One of the approaches towards aggressive human immunodeficiency virus (HIV) transmission prevention is the identification and targeting of persons who may be more likely to transmit HIV infection (1). One of such groups is individuals with concurrent infection of HIV and sexually transmitted infections. The risk of HIV transmission to an uninfected partner becomes higher in an HIV-positive person with concurrent sexually transmitted diseases (STDs) (2, 3).
Trichomonas vaginalis is one the most prevalent nonviral sexually transmitted pathogens with an estimate of 170 million new infections per year (4). Several signs and symptoms have been associated with T. vaginalis infections which include vulvovaginal soreness or irritation, vaginal discharge, dysuria and dyspareunia (5). Despite these and many other morbidities associated with trichomoniasis, there has been neglect in terms of intensive study and active control programs in the sub-Saharan Africa; the neglect is often linked to a relatively mild nature of the disease (6). Evidences, however, have shown the amplifying potential of T. vaginalis on HIV transmission in sub-Saharan Africa (7, 8). Despite this great potential of T. vaginalis in the transmission dynamics of HIV, there has been no information on the prevalence of HIV in Trichomonas infected individuals in Nigeria. However, few data have shown the opposite trend. Therefore, the occurrence of HIV infection was investigated in a cohort of T. vaginalis infected women attending STI clinic at the General Hospital Badagry, Lagos.
The study was conducted in Badagry, a coastal town and Local Government Area in Lagos State, southwestern Nigeria. Badagry is a highly commercialized community with numerous recreational centers. Oftentimes, many sex workers are seen clustering around these centers awaiting potential customers.
The study was descriptive with only women who gave informed consent included in the study. The study included 201 women (14-52 years) that presented themselves to the STD outpatient clinic at General Hospital in Badagry and T. vaginalis was detected in all of them. The sample size was determined by the method of Daniel (9). The HIV status of the women was determined using standard method.
High vaginal swab (HVS) samples were collected aseptically with sterile cotton wool. A drop of physiological normal saline was added to a fresh wet smear made on a clean glass slide. With the slide covered by a cover slip, it was examined microscopically for the quick jerky motion of T. vaginalis (10). The severity of T. vaginalis infection was categorized as light, moderate and heavy when parasite counts ranged between 1-9, 10-49 and ≥50, respectively.
HIV screening was determined by rapid test kits- Stat Pak HIV 1/2 (manufacturer- ChemBio Diagnostic Systems Inc. New York, USA), Determine, Uni-GoldTM (manufacturer- Trinity Biotech Plc, Ireland) and double gold. Tests were carried out on blood obtained from finger-prick according to manufacturer’s instructions. Prevalence of HIV infection was then determined among the subjects. Reference test serving as the control was obtained from the hospital central laboratory to determine the rapid test diagnostic accuracy.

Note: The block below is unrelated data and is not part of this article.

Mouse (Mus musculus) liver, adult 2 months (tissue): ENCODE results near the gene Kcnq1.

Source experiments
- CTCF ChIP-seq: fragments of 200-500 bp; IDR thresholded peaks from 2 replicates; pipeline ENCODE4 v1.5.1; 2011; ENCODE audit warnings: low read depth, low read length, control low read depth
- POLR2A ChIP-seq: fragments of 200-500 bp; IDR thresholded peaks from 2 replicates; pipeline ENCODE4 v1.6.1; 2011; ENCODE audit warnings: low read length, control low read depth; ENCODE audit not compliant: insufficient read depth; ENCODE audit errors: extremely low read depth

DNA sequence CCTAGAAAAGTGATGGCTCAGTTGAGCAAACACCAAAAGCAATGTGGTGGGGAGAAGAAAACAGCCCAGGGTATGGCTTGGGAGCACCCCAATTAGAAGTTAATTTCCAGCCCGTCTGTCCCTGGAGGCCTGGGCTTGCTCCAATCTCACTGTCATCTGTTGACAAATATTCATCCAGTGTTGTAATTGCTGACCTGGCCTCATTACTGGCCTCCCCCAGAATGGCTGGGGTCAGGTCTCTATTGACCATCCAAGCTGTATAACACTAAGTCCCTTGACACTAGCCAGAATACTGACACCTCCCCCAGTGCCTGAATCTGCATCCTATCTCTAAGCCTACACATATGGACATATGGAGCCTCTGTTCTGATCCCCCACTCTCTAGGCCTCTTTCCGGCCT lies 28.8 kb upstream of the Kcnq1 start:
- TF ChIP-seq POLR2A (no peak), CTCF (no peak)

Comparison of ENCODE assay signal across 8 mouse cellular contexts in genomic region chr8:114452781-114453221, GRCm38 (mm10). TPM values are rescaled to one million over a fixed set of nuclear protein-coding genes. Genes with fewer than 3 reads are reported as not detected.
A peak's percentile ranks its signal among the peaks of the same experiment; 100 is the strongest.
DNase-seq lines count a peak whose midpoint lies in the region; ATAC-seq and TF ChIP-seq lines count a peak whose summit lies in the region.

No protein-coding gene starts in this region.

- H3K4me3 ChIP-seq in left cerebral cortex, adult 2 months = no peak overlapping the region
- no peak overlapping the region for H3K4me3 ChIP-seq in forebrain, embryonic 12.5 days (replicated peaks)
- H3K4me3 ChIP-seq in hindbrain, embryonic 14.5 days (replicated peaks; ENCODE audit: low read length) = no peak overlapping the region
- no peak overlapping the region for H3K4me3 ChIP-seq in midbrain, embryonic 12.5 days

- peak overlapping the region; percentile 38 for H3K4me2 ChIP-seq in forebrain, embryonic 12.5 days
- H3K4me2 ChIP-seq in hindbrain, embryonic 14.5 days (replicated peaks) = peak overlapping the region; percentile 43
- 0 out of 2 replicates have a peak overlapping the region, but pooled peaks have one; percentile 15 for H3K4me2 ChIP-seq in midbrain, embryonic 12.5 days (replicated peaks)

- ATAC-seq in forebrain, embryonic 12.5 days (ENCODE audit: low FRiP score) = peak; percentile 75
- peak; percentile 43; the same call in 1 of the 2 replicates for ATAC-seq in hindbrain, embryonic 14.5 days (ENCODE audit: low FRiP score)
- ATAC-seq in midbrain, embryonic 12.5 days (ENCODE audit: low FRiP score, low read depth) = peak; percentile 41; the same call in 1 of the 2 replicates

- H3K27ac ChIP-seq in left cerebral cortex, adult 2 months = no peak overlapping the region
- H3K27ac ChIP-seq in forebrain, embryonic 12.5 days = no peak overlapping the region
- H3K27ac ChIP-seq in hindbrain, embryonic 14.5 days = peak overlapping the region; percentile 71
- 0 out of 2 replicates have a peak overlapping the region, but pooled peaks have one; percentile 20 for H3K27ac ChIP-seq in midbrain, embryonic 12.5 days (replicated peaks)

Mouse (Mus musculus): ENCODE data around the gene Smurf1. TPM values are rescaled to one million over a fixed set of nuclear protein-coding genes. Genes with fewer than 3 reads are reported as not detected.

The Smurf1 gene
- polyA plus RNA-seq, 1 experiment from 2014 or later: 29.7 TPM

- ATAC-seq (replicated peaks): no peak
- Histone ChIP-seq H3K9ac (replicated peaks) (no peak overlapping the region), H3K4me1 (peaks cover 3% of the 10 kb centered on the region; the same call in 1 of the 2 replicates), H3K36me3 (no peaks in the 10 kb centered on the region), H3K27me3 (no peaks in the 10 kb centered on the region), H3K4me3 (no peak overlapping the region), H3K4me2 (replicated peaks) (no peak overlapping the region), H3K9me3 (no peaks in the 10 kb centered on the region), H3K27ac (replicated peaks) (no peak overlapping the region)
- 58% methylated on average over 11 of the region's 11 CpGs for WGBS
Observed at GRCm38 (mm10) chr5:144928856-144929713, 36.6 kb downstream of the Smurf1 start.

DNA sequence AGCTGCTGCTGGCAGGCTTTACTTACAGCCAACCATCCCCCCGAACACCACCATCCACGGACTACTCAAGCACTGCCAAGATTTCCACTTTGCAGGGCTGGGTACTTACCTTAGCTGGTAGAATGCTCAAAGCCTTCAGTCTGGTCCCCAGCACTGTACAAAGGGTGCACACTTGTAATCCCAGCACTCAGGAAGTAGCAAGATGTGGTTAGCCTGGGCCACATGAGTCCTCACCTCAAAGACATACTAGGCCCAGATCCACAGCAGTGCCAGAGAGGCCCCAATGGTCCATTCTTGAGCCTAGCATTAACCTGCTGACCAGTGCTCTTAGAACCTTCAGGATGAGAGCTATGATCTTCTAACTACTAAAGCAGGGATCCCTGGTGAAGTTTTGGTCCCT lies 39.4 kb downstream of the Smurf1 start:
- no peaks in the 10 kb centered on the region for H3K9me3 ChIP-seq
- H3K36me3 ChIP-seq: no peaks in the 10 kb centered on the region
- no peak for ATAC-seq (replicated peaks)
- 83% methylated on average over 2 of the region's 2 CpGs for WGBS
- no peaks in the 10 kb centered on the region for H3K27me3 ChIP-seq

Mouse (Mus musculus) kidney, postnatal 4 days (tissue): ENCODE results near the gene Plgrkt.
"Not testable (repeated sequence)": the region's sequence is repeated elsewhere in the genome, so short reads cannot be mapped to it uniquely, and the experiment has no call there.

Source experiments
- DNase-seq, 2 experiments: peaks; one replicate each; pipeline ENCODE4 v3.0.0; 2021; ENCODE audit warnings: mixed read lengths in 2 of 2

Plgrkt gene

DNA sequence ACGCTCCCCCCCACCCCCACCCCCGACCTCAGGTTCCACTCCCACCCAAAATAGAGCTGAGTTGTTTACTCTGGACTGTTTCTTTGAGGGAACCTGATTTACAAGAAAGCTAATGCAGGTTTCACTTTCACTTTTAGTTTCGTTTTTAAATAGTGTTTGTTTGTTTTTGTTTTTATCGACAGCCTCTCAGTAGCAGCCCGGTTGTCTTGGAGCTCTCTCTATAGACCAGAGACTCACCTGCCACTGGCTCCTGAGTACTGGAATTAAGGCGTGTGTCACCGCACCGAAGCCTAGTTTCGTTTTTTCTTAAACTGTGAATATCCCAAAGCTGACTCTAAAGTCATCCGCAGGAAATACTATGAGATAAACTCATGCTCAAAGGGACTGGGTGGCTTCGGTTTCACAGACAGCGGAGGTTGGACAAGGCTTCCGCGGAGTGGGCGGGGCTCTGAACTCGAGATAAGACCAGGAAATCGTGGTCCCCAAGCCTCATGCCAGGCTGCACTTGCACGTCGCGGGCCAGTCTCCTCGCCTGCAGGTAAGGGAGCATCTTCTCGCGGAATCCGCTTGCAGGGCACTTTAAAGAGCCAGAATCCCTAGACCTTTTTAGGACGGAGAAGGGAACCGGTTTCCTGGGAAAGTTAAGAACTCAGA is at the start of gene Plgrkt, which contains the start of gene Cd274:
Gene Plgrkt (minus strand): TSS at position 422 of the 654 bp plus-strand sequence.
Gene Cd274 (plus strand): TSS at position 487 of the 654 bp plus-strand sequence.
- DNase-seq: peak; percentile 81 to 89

All the women who volunteered to participate and were positive for T. vaginalis infection besides those who delivered written informed consent were included. The protocol for the study was reviewed and approved by the hospital management and Ethical Review Committee of Olabisi Onabajo University Teaching Hospital.
Of the 201 T. vaginalis infected women, 72 (35.8%) were positive for HIV infection. A total of 56 (33.3%) were HIV positive and were placed in the light T. vaginalis infection category while 15 (46.9%) and 100% HIV prevalence level were recorded in the moderate and heavy Trichomonas infection status, respectively (Figure 1).
This study showed a high prevalence of HIV among pregnant women with concurrent T. vaginalis infection. The usual HIV prevalence levels in Ogun state and other parts of Nigeria ranged between 3.1-17.5% among women (11-13). This range has been generally found to be lower than HIV status in concurrent infection with other related sexually transmitted infections. Trichomoniasis is one of the most common STDs often linked to HIV infections. Our observation is similar to other studies that reported associations between trichomoniasis and HIV (14, 15). The association between trichomoniasis and increasing risk of HIV acquisition has been biologically linked to T. vaginalis induced inflammatory response with recruitment of CD4-bearing lymphocytes and macrophages to the vaginal and cervical mucosa (16). Trichomonas vaginalis has been shown to degrade secretory leukocyte protease inhibitor, which can block HIV-1 adherence to cells (17). It can also increase the risk of HIV-1 infection by increasing susceptibility to bacterial vaginosis(18).
Although no significant difference was observed in HIV prevalence level in different T. vaginalis severity levels, the risk of acquiring HIV increases with the increase in T. vaginalis burden. The high prevalence of HIV generally observed in all age groups is expected as all participants are sexually active groups. With such high prevalence level, preventive health measures in form of public enlightenment on the transmission of STDs should be channeled towards all women in their reproductive ages.
This study showed that T. vaginalis infection increased the risk of HIV-1 acquisition and therefore HIV transmission can be reduced by targeting intervention against trichomoniasis. This approach can be incorporated into the prenatal and the antenatal clinics in order to capture wider community coverage.
Authors wish to acknowledge the participation of volunteered women during the course of the study.
Conflict of interest
Authors have no conflict of interest.